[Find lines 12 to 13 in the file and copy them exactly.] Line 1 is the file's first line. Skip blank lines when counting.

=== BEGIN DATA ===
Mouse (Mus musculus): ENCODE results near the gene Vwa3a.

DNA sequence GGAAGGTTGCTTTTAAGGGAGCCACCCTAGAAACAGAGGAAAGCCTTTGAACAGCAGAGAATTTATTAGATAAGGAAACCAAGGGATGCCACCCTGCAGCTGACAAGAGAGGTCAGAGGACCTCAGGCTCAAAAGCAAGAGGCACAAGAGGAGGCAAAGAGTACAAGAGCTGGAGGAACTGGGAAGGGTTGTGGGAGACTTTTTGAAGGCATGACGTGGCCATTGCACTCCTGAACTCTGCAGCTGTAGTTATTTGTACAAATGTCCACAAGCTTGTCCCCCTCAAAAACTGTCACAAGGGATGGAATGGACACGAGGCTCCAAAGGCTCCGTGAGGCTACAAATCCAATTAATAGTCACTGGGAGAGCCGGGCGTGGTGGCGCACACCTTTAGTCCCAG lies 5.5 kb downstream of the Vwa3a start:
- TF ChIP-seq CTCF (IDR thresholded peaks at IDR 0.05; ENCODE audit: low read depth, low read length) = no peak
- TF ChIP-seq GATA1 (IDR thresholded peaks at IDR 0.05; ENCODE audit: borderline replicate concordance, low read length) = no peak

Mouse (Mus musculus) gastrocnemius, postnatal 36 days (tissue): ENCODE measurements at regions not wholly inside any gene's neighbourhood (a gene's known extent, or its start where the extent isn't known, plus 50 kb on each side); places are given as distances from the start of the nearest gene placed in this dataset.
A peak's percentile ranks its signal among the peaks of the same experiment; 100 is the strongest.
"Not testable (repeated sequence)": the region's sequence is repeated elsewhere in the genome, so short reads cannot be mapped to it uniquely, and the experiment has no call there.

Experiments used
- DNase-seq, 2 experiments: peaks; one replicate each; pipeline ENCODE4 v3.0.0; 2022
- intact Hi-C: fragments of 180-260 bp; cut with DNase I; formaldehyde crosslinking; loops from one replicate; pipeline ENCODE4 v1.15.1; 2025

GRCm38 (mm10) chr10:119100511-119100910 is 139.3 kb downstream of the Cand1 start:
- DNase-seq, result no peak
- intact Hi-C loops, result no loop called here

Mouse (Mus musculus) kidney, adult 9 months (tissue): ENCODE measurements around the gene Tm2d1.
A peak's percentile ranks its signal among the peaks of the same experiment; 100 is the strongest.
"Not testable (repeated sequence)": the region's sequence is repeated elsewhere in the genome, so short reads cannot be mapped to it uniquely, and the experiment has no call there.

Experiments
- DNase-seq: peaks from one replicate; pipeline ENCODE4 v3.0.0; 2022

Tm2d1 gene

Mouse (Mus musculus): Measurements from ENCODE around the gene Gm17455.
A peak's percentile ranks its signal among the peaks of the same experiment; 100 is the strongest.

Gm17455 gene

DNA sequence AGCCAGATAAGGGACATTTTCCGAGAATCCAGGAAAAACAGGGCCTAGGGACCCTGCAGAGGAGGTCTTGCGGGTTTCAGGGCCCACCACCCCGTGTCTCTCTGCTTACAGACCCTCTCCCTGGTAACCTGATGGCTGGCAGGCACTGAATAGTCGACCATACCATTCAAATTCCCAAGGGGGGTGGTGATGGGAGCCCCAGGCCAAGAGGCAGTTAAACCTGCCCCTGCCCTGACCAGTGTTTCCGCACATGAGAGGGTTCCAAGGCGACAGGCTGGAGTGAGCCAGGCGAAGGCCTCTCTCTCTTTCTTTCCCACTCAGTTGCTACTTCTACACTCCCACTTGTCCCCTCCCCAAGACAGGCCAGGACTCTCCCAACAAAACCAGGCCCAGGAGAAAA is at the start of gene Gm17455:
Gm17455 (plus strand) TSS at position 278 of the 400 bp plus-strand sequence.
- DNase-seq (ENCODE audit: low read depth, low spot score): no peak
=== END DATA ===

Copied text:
- DNase-seq, result no peak
- intact Hi-C loops, result no loop called here